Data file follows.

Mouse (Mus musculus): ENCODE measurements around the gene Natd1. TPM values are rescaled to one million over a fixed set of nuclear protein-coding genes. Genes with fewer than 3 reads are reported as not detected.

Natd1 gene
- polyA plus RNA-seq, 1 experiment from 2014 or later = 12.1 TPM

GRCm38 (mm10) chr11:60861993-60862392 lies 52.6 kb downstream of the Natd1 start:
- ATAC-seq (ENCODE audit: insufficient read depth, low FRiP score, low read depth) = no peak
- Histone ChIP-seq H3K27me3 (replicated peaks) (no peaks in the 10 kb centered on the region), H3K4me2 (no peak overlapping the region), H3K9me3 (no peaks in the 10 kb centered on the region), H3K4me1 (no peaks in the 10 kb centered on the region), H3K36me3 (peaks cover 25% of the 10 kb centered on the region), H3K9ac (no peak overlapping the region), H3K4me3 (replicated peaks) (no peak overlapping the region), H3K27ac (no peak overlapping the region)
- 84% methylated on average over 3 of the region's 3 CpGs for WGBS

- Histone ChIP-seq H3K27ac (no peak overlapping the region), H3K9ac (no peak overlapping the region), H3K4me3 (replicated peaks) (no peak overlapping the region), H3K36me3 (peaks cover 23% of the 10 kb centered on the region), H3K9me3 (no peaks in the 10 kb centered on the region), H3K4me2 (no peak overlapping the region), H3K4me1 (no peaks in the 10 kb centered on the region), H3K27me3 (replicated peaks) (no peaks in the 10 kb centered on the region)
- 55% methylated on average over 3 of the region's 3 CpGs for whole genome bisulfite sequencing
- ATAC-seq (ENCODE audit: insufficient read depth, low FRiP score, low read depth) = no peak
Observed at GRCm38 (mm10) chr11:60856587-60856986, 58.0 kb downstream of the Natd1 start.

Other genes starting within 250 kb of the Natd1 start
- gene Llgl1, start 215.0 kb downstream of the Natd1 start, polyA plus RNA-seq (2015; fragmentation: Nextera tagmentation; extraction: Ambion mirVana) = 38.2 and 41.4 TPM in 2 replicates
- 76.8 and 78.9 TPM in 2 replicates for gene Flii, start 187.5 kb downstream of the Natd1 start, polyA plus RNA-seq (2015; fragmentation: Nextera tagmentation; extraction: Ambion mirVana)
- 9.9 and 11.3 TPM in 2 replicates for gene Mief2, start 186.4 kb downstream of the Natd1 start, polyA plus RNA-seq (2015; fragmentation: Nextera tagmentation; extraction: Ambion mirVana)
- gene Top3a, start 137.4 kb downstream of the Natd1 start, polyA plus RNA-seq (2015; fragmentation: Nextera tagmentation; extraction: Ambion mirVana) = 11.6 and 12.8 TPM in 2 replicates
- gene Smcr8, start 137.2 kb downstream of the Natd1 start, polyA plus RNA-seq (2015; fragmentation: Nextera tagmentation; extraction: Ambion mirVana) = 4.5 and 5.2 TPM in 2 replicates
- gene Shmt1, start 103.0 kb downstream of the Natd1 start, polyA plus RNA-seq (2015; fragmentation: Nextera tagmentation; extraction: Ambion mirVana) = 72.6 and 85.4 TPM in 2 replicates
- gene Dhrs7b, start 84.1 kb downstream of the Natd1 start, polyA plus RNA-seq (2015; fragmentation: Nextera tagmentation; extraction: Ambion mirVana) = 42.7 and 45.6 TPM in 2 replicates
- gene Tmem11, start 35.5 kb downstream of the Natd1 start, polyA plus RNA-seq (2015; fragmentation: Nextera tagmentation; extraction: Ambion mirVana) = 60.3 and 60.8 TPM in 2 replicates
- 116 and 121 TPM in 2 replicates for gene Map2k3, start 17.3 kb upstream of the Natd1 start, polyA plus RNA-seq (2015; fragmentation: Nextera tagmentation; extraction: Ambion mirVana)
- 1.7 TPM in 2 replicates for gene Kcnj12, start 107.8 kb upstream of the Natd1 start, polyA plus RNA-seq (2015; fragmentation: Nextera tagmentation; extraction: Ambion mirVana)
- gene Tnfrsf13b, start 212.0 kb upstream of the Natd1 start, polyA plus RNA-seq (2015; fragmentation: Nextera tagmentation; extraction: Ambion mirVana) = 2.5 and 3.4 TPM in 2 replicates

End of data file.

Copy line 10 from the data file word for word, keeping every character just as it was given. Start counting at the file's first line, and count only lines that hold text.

- ATAC-seq (ENCODE audit: insufficient read depth, low FRiP score, low read depth) = no peak